|Coat and gloves! Rain clouds not smoke!|
Of course, we had to figure out where the cows got out and as soon as we found a big Ponderosa keeled over on the fenceline we had our work cut out for us. Luckily we were able to get the fence back up without needing a chainsaw.
|Mike sorting out fence mess.|
Even with all the fence work, the rain made for a nice date ride for the two of us. It felt like the clouds were toasting us, like we were celebrating our anniversary or something.
The thirsty ground soaked up the moisture and all the animals and plants seemed to be as grateful for the rain as we were. We knew the change in weather was short-lived, which made it all the more precious.
About a week later, we took some more salt out and Mike collected fecal samples for nutritional analysis as part of our monitoring program. It was hotter then heck and dry as ever.
|Collecting fecal samples|
The ponds still had good water, but we knew it was time to move the herd to new pastures. And this year, that meant hauling them to the valley.
|Dawson's cow, Betsy|
Mike and I set to work going around the fence at the valley pasture so we could bring the cattle in. We spent two days plugging holes and putting up fence that the spruce trees had smashed down.
|End of a day fencing valley pasture, tired and hot|
A flurry of phone calls lined up friends and family to help haul cattle over Labor Day weekend. Dave and Mike rode and brought the cattle into McClaran corrals, where we loaded six trucks and trailers. We were able to haul everything to the valley in one trip.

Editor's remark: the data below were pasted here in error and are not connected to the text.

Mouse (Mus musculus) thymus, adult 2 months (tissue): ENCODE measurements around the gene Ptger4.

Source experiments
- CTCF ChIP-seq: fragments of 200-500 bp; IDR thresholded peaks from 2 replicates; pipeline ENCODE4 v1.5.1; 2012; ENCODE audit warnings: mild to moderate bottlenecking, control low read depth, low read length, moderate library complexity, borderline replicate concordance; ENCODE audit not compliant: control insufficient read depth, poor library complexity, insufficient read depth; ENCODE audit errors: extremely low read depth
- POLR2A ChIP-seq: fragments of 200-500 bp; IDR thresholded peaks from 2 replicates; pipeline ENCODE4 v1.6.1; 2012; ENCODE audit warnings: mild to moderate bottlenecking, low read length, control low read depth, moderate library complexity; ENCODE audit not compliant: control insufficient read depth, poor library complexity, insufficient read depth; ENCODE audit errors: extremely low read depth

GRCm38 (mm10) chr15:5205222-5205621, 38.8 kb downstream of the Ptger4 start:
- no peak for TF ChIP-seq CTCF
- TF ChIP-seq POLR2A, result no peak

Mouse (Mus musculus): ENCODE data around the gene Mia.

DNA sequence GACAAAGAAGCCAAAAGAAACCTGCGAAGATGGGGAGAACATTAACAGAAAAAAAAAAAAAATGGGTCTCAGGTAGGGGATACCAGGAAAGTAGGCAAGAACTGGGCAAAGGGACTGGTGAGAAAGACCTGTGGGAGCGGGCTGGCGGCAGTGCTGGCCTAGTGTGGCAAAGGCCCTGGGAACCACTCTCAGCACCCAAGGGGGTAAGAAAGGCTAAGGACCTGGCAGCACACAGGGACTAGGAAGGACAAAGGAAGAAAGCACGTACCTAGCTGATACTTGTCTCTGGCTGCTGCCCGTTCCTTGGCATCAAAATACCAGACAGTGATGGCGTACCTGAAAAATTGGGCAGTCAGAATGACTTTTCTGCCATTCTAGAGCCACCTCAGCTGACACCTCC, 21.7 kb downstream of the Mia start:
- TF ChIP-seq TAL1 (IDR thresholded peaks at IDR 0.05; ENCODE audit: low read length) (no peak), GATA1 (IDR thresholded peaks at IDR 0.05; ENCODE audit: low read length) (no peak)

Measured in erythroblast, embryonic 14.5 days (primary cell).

|A sweet sight - lots of good help|
When I thanked our crew I told them it was the smoothest day of cattle hauling we'd ever had; one them asked why. "Because we had enough help," was my reply. Often after the first trip in, Mike and I are making several more runs to bring in the tail-end and haul the horses home, which makes for a very long tiring day.
|Tyson, Mike, Dennis and Mark after loading|
I can't say enough about friends who are experienced, have the right equipment and are willing to share the work that makes a small family ranch possible. Many hands make light work and less stress!
|Callie and I goofed off and visited!|
When we let the cattle out of the trailers at the valley pasture, they bawled for about twenty seconds while mothering up with their calves. Then they looked around at the fresh flowing water, green grass and shady timber. "Now this is nice!" they seemed to say as they meandered off and began to graze.
|Happy cows on new pasture|
And we were soon headed home, with plenty of daylight left for us to work on other chores. Or not....
|Our good crew|
From Sara at Magpie Ranch, home of Bunchgrass Beef.